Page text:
Bruce Springsteen’s mother Adele has died aged 98, the singer announced in a devastating Instagram post on Thursday.
Dancing In The Dark hitmaker Springsteen, 74, announced his beloved mother’s death by sharing a poignant video of Adele dancing with him to swing music alongside a caption comprised of lyrics from his 1998 song The Wish – which was written for her.
He wrote: ‘Adele Springsteen – May 4, 1925 – January 31, 2024.
‘I remember in the morning mom hearing your alarm clock ring. I’d lie in bed and listen to you getting ready for work, the sound of your makeup case on the sink.
‘And the ladies at the office all lipstick, perfume and rustling skirts, how proud and happy you always looked walking home from work.
‘It ain’t no phone call on Sunday, flowers or a Mother’s Day card. It ain’t no house on the hill with a garden and a nice little yard. I’ve got my hot rod down on Bond Street I’m older but you’ll know me in a glance. We’ll find us a Little rock ‘n roll bar and we’ll go out and dance.
Bruce Springsteen’s mother Adele has died aged 98, the singer announced in a devastating Instagram post on Thursday (pictured 2013)
Dancing In The Dark hitmaker Springsteen, 74, announced his beloved mother’s death by sharing a poignant video of Adele dancing with him to swing music alongside a caption comprised of lyrics from his 1998 song The Wish – which was written for her
Adele was well-known and beloved by Springsteen fans as she would often attend his shows and he would dance with her onstage,
He said during a 2021 Springsteen on Broadway performance: ‘My mother loves to dance. She grew up in the ‘40s… [with] the big bands and the swing bands, and that was a time when dancing was an existential act.
‘She’s 95 and she’s 10 years into Alzheimer’s and that’s taken a lot away from us,” he continued. “But the need to dance hasn’t left her.
‘She can’t speak. She can’t stand. She can’t feed herself. But when she sees me, there is always a smile. Still a smile. And there’s still a kiss. And there’s a sound which she makes when she sees me. It’s just the sound but I know it means ‘I love you.’”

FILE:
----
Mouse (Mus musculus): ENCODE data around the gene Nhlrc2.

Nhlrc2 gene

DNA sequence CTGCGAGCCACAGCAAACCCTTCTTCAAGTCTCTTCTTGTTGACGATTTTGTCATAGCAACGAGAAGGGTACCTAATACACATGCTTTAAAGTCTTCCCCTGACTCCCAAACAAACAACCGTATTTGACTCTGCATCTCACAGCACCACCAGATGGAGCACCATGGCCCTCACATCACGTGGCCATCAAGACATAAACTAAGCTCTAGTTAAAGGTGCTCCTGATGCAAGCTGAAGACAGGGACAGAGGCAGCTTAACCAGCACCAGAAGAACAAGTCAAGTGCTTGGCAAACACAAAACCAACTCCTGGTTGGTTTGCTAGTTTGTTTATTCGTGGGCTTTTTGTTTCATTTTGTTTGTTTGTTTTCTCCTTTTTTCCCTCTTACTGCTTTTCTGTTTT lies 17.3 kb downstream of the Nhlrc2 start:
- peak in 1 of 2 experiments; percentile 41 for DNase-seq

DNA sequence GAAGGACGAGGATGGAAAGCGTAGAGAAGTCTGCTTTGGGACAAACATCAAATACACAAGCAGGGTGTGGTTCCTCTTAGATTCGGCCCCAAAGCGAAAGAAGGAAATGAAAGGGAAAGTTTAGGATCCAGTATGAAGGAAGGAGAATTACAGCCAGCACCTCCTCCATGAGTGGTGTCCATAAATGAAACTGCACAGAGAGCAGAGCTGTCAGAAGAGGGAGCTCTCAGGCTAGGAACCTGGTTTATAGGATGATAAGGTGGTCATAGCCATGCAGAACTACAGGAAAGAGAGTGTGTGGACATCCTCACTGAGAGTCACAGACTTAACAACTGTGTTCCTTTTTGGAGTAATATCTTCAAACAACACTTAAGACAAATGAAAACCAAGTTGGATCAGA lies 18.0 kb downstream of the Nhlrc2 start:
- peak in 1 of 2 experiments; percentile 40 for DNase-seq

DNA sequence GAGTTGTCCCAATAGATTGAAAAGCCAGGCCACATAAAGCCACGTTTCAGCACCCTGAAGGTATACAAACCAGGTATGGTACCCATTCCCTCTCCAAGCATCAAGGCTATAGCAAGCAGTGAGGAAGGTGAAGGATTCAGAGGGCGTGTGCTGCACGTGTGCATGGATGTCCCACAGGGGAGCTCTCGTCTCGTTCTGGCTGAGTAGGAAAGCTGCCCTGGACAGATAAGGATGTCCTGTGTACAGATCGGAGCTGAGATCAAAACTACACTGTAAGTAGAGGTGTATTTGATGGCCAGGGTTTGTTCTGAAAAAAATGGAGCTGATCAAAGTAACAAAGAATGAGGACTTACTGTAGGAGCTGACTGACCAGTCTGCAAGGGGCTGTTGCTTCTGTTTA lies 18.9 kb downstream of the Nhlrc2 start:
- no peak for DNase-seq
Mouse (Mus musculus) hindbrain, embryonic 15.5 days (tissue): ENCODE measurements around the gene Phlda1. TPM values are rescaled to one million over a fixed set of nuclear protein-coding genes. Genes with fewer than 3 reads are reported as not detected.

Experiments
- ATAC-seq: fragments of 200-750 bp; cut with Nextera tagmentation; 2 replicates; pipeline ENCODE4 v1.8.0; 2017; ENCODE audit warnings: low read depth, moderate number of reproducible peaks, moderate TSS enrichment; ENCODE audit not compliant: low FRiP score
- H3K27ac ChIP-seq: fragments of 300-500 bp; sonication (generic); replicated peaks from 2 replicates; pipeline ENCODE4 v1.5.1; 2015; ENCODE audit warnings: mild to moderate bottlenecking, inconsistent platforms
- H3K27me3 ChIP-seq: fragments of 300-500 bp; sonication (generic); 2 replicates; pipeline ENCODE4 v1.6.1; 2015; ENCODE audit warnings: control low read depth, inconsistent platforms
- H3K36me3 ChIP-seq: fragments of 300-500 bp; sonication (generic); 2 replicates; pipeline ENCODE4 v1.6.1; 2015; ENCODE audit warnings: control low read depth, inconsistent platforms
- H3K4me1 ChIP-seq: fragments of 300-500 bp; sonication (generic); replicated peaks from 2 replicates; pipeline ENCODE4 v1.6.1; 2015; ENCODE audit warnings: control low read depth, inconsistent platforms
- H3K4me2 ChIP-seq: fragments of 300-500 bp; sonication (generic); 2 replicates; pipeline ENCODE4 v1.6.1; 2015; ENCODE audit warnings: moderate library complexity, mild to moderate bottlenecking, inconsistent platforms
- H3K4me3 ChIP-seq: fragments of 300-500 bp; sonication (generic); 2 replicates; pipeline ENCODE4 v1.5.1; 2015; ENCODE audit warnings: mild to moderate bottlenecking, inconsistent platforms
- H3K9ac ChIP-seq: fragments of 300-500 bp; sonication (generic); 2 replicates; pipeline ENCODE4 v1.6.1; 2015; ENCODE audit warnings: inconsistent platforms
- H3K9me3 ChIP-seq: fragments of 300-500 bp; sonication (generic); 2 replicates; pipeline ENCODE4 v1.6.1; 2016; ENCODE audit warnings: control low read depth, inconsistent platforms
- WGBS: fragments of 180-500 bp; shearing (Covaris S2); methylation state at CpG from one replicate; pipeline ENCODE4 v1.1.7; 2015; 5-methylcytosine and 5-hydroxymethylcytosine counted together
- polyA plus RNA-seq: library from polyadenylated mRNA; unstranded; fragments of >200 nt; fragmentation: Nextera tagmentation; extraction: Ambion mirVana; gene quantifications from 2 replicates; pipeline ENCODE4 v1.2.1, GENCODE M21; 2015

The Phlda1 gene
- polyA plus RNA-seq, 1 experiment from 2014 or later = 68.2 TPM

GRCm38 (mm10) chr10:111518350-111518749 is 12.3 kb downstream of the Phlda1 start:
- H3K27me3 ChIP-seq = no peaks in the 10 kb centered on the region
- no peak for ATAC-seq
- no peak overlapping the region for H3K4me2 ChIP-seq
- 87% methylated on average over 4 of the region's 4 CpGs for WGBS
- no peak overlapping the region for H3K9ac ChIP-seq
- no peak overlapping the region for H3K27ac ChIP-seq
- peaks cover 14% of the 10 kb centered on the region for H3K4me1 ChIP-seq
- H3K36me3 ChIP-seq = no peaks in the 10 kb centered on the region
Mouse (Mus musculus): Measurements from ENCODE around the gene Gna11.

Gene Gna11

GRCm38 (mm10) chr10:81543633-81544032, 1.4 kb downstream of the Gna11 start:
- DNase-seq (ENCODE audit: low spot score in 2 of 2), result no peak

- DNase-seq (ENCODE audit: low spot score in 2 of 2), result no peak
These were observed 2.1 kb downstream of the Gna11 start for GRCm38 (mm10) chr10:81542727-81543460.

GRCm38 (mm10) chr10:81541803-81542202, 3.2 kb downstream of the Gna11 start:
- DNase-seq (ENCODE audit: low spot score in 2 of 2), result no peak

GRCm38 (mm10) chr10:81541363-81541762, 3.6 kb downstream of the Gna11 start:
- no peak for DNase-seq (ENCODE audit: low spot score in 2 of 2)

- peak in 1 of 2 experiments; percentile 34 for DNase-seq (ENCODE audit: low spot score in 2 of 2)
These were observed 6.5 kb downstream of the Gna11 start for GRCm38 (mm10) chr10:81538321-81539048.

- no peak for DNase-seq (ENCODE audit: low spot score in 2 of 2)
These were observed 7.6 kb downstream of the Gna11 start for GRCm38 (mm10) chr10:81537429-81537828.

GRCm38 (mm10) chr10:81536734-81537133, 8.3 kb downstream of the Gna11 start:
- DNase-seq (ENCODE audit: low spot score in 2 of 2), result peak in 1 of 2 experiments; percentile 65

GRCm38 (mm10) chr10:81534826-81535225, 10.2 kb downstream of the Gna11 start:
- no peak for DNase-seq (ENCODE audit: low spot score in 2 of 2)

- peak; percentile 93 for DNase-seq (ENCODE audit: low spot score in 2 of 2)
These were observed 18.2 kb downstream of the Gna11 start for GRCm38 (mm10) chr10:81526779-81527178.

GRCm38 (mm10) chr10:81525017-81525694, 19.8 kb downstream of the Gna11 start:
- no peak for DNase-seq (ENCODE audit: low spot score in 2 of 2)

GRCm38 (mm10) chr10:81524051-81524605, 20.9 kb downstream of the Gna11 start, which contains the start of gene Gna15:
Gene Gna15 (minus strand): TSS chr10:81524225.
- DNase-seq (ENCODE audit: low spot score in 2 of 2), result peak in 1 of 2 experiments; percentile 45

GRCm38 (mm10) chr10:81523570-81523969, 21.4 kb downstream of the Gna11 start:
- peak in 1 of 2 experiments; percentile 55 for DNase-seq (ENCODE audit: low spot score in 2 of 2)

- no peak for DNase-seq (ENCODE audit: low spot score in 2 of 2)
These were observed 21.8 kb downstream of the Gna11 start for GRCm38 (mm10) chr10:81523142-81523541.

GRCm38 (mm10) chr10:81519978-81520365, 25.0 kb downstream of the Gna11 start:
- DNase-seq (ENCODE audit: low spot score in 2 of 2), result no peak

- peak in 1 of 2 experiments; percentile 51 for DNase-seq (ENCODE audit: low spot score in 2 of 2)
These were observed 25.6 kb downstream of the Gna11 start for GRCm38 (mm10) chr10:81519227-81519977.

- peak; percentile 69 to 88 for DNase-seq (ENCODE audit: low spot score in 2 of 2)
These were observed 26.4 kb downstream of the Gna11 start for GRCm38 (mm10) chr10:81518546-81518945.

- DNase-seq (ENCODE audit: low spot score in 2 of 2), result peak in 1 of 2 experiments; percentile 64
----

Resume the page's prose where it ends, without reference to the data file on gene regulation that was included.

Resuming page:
‘I put on Glen Miller and she starts moving in her chair […] she starts reaching out for me, to take her in my arms once more and to dance with her across the floor.
‘This is an essential part of mom’s spirit, it’s who she is,” he said. “It’s beyond language and it’s more powerful than memory. It’s the embodiment.
‘This is what she has put her trust in and lived her life by and which, despite all she has suffered, she carries on with to this moment, as if life’s beauty never deserted her. I love her.’
Adele Ann Zerilli was originally from the Bay Ridge neighborhood of Brooklyn, New York. She married Bruce’s father Douglas Springstreen in 1948 after his cousin set them up. Douglas died in 1998 aged 73.
Adele was well-known and beloved by Springsteen fans as she would often attend his shows and he would dance with her onstage (pictured 2013 in Spain)
Bruce is pictured with Adele and and aunts Ida Urbelis and Dora Kirby at the 9th annual Ellis Island Family Heritage Awards in 2010
Bruce is pictured with Adele, wife Patti Scialfa and daughter Jessica in 2013
Bruce and his two younger sisters Pamela and Virginia grew up in Freehold, New Jersey.
Adele worked as a legal secretary for 47 years while Douglas was a bus driver and World War II army veteran. Douglas battled depression throughout his lifetime with Bruce also suffering his own crippling battle with mental health.
The family moved to California when Bruce was 19 – he stayed in New Jersey to pursue his then-burgeoning music career.
Adele told The San Mateo County Times in 1984: ‘There aren’t any words to describe it. What would you do if your kid was smiling at you from every PEOPLE magazine in town?
‘All our children are nice children. We’re proud of all of them.’
Bruce detailed his troubled relationship with his father, who was unable to tell his son he loved him despite their relationship recovering to a degree prior to his death in 1998, in memoir, Born To Run.
‘The best you could get was, “Love you, Pops.” [Switching to his father’s gruff voice.] “Eh, me, too”,’ he told Vanity Fair.
‘Even after he had a stroke and he’d be crying, he’d still go, “Me, too.” You’d hear his voice breaking up, but he couldn’t get out the words.’